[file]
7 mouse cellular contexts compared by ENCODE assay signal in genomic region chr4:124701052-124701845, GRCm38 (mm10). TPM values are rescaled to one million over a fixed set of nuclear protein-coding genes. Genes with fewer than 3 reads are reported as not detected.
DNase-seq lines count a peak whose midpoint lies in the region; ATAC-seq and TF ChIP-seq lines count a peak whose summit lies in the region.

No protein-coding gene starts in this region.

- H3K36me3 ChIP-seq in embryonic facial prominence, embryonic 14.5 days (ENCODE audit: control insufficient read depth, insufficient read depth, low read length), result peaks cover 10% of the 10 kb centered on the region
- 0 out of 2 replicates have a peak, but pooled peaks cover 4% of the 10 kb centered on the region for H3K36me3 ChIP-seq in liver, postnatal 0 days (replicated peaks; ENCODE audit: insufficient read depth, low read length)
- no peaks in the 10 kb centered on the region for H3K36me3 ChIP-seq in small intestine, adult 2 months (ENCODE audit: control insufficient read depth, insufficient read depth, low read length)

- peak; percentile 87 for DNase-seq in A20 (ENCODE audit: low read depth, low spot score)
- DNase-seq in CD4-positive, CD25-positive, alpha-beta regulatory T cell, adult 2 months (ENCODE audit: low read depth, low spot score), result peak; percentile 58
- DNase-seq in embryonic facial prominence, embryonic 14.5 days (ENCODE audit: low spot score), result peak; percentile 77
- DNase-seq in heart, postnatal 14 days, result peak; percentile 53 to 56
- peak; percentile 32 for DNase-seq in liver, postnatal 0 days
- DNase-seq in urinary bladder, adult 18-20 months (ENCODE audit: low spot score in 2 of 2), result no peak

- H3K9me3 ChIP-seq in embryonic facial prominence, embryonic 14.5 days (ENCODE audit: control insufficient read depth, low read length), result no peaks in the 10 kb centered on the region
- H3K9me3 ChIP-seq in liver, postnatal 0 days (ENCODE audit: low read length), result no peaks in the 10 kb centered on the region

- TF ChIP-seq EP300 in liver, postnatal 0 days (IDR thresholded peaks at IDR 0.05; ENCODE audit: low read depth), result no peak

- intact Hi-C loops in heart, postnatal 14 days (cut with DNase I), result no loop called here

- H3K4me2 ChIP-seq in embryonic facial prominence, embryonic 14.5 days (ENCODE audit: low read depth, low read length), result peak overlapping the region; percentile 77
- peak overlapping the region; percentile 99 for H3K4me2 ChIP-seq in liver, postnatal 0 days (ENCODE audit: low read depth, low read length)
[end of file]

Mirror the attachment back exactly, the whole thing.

7 mouse cellular contexts compared by ENCODE assay signal in genomic region chr4:124701052-124701845, GRCm38 (mm10). TPM values are rescaled to one million over a fixed set of nuclear protein-coding genes. Genes with fewer than 3 reads are reported as not detected.
DNase-seq lines count a peak whose midpoint lies in the region; ATAC-seq and TF ChIP-seq lines count a peak whose summit lies in the region.

No protein-coding gene starts in this region.

- H3K36me3 ChIP-seq in embryonic facial prominence, embryonic 14.5 days (ENCODE audit: control insufficient read depth, insufficient read depth, low read length), result peaks cover 10% of the 10 kb centered on the region
- 0 out of 2 replicates have a peak, but pooled peaks cover 4% of the 10 kb centered on the region for H3K36me3 ChIP-seq in liver, postnatal 0 days (replicated peaks; ENCODE audit: insufficient read depth, low read length)
- no peaks in the 10 kb centered on the region for H3K36me3 ChIP-seq in small intestine, adult 2 months (ENCODE audit: control insufficient read depth, insufficient read depth, low read length)

- peak; percentile 87 for DNase-seq in A20 (ENCODE audit: low read depth, low spot score)
- DNase-seq in CD4-positive, CD25-positive, alpha-beta regulatory T cell, adult 2 months (ENCODE audit: low read depth, low spot score), result peak; percentile 58
- DNase-seq in embryonic facial prominence, embryonic 14.5 days (ENCODE audit: low spot score), result peak; percentile 77
- DNase-seq in heart, postnatal 14 days, result peak; percentile 53 to 56
- peak; percentile 32 for DNase-seq in liver, postnatal 0 days
- DNase-seq in urinary bladder, adult 18-20 months (ENCODE audit: low spot score in 2 of 2), result no peak

- H3K9me3 ChIP-seq in embryonic facial prominence, embryonic 14.5 days (ENCODE audit: control insufficient read depth, low read length), result no peaks in the 10 kb centered on the region
- H3K9me3 ChIP-seq in liver, postnatal 0 days (ENCODE audit: low read length), result no peaks in the 10 kb centered on the region

- TF ChIP-seq EP300 in liver, postnatal 0 days (IDR thresholded peaks at IDR 0.05; ENCODE audit: low read depth), result no peak

- intact Hi-C loops in heart, postnatal 14 days (cut with DNase I), result no loop called here

- H3K4me2 ChIP-seq in embryonic facial prominence, embryonic 14.5 days (ENCODE audit: low read depth, low read length), result peak overlapping the region; percentile 77
- peak overlapping the region; percentile 99 for H3K4me2 ChIP-seq in liver, postnatal 0 days (ENCODE audit: low read depth, low read length)